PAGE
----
Cultivating Thankfulness This Month and Beyond
November 21, 2016
November rolls around each year and we are constantly reminded to be thankful. Give thanks. Thanksgiving. “What are you thankful for?”
We all know we should be thankful, but sometimes it’s not easy. We often get caught up in our don’t haves, drama (election), bills, and everyday stress. We forget to feel thankful. It’s important to cultivate gratitude and tend it as we would a garden.
Here are four ways to start your gratitude habit:
1. Take Time for Solitude
Try to take a little time each day for solitude (that means no cell phones or other distractions) and consider all you have. Your list may be short at first, but soon you’ll find yourself noticing more and more things you are thankful for throughout the day.
When we truly feel thankful, a sense of peace comes over us. It feels like a blanket of warmth when we realize, “You know, I really do have enough. I have an amazing life. I may not have all I’d like, but I have (this) and (this), and these things give me enormous joy.”
2. Model Thankfulness
Teaching your children to be thankful is important and can help you foster thankfulness yourself. You can help your kids make a list of two or three things they are thankful for and why they are thankful for them. Delving into the why really helps them (and us) understand how much the things and people we may take for granted affect and enrich our daily lives. When we are grateful and thankful, we are generally happier. It doesn’t mean we can’t want more or work for change, but it enables us to feel the joy of where we are right now in our lives.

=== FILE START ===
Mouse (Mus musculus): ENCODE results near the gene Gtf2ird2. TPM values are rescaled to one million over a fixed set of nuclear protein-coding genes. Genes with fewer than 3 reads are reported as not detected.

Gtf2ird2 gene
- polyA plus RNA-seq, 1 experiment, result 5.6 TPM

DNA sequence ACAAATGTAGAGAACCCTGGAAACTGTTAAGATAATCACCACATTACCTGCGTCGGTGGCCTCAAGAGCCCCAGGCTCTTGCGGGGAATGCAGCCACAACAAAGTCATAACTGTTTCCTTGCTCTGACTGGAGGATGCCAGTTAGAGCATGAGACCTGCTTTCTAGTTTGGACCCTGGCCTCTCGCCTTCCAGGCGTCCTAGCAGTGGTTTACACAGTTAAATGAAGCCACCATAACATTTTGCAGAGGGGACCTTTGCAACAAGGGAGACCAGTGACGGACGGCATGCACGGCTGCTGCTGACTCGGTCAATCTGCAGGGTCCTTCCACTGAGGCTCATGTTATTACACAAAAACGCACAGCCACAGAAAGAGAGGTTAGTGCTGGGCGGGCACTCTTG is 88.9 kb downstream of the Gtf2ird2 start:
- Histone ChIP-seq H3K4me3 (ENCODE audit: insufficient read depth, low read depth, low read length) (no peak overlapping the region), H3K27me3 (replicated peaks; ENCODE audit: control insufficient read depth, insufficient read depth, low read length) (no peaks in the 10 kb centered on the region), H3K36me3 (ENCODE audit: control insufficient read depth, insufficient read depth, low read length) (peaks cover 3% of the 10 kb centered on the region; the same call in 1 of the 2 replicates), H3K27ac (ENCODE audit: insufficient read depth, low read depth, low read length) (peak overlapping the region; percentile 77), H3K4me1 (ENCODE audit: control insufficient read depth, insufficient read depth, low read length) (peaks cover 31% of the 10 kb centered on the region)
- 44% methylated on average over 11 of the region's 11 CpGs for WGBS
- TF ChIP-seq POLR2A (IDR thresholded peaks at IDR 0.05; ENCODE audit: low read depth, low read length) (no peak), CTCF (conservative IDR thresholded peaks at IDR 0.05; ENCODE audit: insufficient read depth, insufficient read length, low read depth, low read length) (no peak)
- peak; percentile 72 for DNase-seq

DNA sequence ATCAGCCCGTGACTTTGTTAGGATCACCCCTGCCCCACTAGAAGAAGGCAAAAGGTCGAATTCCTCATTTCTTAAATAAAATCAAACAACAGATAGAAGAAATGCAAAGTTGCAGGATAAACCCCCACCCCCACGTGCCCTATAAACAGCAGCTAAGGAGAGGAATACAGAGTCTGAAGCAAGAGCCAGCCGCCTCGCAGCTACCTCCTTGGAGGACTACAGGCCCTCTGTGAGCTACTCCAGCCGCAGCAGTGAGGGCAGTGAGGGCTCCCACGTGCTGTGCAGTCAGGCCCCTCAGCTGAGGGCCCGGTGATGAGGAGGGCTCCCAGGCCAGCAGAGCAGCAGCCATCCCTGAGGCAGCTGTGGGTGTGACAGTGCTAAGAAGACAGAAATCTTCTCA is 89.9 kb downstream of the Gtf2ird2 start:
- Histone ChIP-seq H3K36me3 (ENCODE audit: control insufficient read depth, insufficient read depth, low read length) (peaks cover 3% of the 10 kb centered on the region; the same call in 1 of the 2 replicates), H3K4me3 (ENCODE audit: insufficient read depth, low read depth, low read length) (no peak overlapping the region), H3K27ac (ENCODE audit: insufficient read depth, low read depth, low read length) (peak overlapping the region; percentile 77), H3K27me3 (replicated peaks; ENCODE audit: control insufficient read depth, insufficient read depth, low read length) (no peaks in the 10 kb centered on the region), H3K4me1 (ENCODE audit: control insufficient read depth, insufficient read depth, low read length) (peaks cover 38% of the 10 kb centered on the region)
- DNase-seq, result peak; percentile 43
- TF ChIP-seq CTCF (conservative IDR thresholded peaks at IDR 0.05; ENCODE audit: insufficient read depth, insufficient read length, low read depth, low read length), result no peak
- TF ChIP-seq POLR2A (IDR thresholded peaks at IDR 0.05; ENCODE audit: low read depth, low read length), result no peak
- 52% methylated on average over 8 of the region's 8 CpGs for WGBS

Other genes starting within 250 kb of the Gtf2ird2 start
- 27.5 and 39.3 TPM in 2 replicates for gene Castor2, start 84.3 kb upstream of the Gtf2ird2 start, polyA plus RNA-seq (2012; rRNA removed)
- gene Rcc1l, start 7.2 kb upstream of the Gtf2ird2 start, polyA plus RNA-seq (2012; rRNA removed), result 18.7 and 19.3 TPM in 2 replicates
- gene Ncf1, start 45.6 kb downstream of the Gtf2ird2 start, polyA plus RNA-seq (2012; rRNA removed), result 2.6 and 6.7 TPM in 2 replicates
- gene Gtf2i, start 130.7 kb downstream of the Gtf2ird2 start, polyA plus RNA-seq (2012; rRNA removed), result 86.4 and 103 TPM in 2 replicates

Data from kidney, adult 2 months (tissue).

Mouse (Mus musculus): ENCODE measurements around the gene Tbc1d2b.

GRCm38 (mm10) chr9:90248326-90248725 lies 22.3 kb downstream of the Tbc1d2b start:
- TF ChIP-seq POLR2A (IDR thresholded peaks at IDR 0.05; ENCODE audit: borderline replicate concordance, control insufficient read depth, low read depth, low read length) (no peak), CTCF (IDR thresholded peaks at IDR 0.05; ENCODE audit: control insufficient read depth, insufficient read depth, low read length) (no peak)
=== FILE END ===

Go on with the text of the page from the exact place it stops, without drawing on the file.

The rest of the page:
3. Start a Gratitude Journal
Thanksgiving is the perfect time for you and your children to start a gratitude journal. Get a small book for each family member, or share one journal as a family, and add to it each day. You can make it an after dinner family ritual, with each person naming one thing he or she is grateful for.
I often remind my kids to be thankful. Do they listen? Who knows? But when you hear something often enough, it can become a habit. Sure, they are typical teens and want to keep up with their peers and have every popular product on the market, but I also want them to realize all we do have —each other, for example—and to appreciate that.
4. Express Thanks
Don’t forget to say thank you, whether you say it aloud or write it in your gratitude journal, or in a note to a friend or relative. These two little words are incredibly powerful. You can thank God, the universe, each other or even yourself. “Thank you for my ability to enjoy nature” or “Thank you for my healthy body.” “Thank you for being in my life” and “Thank you for understanding me, for making me smile!”
Do you say thank you often enough?